Over its history, Earth has fluctuated between two climate states: Icehouses, with ice caps at at least one of the poles, and Hothouses, when there is no ice at the poles.
How Earth’s Climate Changed Over the Past 500 Million Years
Published: February 11, 2020
Isabel Montañez: The Earth over its history has fluctuated broadly over two climate states: Icehouses and Greenhouses.
Onscreen: Also known as hothouses.
Montañez: What is key is that greenhouses are the much more common climate state.
Onscreen: During Greenhouses, the poles had no ice.
Marshall Shepherd: I think people are familiar with the fact that dinosaurs once roamed the planet, but they may not be familiar with the fact that the climate was really warm then. There’s not much ice at the poles, so there’s not much difference between temperature at the poles and the equator.
People may be surprised to know that we live in an Icehouse planet right now.
Montañez: Humans evolved in an Icehouse. The one that we are in started about 34 million years ago.
Onscreen: What defines an Icehouse are ice caps at one or both of the poles.
The fluctuations between Hothouse and Icehouse periods go along with changes in carbon dioxide levels in the atmosphere. More CO2 means a warmer Earth.
Montañez: With no exception when CO2 goes up, the temperatures do too and when CO2 declines, the temperatures also decline.
During ice houses CO2 varies over a narrow range between about 200 parts per million and 300 parts per million. We are now over 407 parts per million.
Shepherd: One of the things that we’re seeing for the first time is the human footprint.
Since the industrial revolution, we started injecting more CO2 and other greenhouse gases into the atmosphere. The rate of change of CO2 now is quite rapid.
Montañez: We are headed out of what is typical for this glacial state.
Shepherd: That is starting to impact our climate in ways that we understand in some regards, and in some regards we don’t.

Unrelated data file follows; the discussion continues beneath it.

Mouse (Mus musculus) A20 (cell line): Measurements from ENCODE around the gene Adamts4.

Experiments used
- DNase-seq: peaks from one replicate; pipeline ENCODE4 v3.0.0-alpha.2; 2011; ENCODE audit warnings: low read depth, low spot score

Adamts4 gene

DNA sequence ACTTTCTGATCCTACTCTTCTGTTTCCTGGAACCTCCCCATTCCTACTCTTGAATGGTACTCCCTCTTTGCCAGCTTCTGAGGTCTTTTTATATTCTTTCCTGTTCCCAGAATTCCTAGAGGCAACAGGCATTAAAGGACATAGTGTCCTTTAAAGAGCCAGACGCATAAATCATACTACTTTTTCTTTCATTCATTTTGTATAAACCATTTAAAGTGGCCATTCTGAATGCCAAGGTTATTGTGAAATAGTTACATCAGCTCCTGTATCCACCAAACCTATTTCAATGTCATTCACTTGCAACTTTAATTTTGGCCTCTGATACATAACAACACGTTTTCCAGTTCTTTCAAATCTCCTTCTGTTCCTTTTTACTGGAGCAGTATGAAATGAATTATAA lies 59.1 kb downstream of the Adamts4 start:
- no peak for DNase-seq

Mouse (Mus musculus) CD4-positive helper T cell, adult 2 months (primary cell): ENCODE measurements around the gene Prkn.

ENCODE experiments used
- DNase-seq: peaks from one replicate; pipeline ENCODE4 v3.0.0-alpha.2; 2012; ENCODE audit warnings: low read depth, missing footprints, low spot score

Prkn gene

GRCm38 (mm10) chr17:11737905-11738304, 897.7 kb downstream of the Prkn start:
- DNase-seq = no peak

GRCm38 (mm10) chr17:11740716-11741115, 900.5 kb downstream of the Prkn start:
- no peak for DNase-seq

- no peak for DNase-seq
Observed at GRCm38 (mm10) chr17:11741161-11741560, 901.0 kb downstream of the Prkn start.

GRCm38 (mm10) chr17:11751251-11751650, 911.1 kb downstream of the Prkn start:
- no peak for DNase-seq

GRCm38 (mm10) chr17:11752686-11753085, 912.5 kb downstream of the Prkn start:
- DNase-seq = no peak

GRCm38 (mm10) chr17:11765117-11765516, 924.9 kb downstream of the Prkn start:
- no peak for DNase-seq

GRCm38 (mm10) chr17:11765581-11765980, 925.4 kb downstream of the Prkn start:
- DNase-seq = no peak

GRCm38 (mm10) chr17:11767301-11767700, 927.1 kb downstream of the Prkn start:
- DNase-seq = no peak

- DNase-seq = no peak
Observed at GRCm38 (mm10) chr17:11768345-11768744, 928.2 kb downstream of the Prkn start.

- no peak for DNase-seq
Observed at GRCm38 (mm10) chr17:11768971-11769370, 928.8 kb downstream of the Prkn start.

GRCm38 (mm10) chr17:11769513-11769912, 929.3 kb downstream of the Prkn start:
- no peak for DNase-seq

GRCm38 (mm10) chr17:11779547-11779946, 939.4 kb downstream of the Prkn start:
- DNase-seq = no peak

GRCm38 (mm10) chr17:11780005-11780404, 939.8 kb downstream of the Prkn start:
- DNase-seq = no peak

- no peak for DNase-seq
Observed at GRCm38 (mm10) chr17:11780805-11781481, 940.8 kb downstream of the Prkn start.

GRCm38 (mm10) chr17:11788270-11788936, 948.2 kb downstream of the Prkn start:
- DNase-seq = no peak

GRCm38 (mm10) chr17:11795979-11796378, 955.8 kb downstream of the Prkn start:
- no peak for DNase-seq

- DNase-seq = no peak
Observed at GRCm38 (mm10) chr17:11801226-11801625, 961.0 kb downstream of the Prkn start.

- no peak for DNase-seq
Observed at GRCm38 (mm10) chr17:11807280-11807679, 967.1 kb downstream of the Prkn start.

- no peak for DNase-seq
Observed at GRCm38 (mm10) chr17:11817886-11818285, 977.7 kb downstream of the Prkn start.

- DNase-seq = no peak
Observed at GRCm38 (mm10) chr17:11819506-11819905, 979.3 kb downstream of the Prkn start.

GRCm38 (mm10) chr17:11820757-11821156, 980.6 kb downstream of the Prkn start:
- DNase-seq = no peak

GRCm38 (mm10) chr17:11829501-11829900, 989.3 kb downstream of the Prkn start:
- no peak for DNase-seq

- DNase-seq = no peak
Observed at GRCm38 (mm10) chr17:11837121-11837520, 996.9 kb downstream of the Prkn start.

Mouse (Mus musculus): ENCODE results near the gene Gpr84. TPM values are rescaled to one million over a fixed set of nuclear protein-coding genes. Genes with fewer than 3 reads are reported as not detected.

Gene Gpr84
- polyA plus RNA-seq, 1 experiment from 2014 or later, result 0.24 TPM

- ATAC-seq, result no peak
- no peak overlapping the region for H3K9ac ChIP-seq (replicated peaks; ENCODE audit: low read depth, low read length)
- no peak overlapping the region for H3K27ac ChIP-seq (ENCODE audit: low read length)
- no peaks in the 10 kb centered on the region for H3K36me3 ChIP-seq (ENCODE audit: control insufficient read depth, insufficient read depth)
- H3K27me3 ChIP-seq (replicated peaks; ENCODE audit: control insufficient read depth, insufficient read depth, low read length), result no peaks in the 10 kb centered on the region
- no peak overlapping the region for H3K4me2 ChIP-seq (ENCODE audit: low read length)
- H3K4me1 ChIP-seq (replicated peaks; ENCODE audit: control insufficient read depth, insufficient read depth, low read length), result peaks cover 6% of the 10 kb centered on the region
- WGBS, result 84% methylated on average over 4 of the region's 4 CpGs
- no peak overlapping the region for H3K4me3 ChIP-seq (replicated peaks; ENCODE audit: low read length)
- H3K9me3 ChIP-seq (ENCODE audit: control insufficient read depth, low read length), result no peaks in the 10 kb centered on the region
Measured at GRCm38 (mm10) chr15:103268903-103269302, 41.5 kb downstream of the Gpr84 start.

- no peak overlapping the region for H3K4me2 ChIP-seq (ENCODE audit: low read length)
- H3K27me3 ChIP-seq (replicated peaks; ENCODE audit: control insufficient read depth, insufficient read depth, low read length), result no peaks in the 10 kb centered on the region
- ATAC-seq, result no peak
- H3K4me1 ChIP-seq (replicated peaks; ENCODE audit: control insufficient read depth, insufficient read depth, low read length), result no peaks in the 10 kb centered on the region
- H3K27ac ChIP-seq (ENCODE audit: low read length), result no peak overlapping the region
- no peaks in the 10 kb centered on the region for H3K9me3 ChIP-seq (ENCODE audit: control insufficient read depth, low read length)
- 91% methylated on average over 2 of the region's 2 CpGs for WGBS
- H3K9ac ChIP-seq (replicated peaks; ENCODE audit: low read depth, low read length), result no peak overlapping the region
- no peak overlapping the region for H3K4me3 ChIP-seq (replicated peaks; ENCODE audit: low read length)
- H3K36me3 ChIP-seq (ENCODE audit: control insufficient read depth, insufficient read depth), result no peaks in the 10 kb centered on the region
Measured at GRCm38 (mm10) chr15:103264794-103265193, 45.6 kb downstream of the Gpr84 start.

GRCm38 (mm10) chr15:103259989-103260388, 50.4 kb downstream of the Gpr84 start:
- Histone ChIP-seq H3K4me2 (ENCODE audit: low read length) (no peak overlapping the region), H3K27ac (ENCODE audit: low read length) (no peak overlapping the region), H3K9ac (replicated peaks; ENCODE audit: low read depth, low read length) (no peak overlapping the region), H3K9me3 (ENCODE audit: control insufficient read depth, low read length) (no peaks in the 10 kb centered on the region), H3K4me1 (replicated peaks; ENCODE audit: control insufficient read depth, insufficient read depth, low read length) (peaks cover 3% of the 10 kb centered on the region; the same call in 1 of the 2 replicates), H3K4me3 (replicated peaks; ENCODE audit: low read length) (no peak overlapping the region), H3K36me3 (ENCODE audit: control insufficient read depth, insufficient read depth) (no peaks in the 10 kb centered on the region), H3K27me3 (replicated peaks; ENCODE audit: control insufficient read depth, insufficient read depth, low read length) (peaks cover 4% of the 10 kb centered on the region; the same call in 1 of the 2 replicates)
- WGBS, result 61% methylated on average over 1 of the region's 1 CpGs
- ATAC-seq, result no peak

When we change the climate, we are also changing other aspects of the Earth’s system. We’re changing the oceans, we’re changing the ice sheets, we’re changing where mosquitoes can live, we’re changing sea level...
Montañez: Ocean circulation, land temperatures, atmosphere circulation, and the weather patterns.
Shepherd: There are so many impacts on the Earth’s system from climate change that it’s going to affect your life, no matter where you live.
It’s really tempting to say: "The climate has changed in the past and the Earth has always survived. Why are we worried about this?" Well, here’s the big difference: us. Are we going to survive? The planet will likely adjust, it will be resilient, but we are living in this rapidly changing climate system for the first time.
Onscreen: About 300 million years ago, the planet shifted from an Icehouse to a Hothouse.
Montañez: Once the Earth transitioned out of that Icehouse and permanently into a Greenhouse, it was in that Greenhouse state for 200 plus million years.
The question is: How high does CO2 have to get to push us potentially fully into a Greenhouse?
Shepherd: It’s important to understand that at the end of the day there’s no Plan B planet. This is it for us
I have a healthy dose of fear about the future. But I also have a healthy dose of optimism. If we focus on the problem we can find solutions.
Director: Lucy Haken
Assistant Producer: Sacha Thorpe
Digital Producer: Ana Aceves
Unit TV & Film
PhanTASTIC (Phanerozoic Technique-Averaged Surface Temperature Integrated Curve) courtesy of NMNH, Smithsonian
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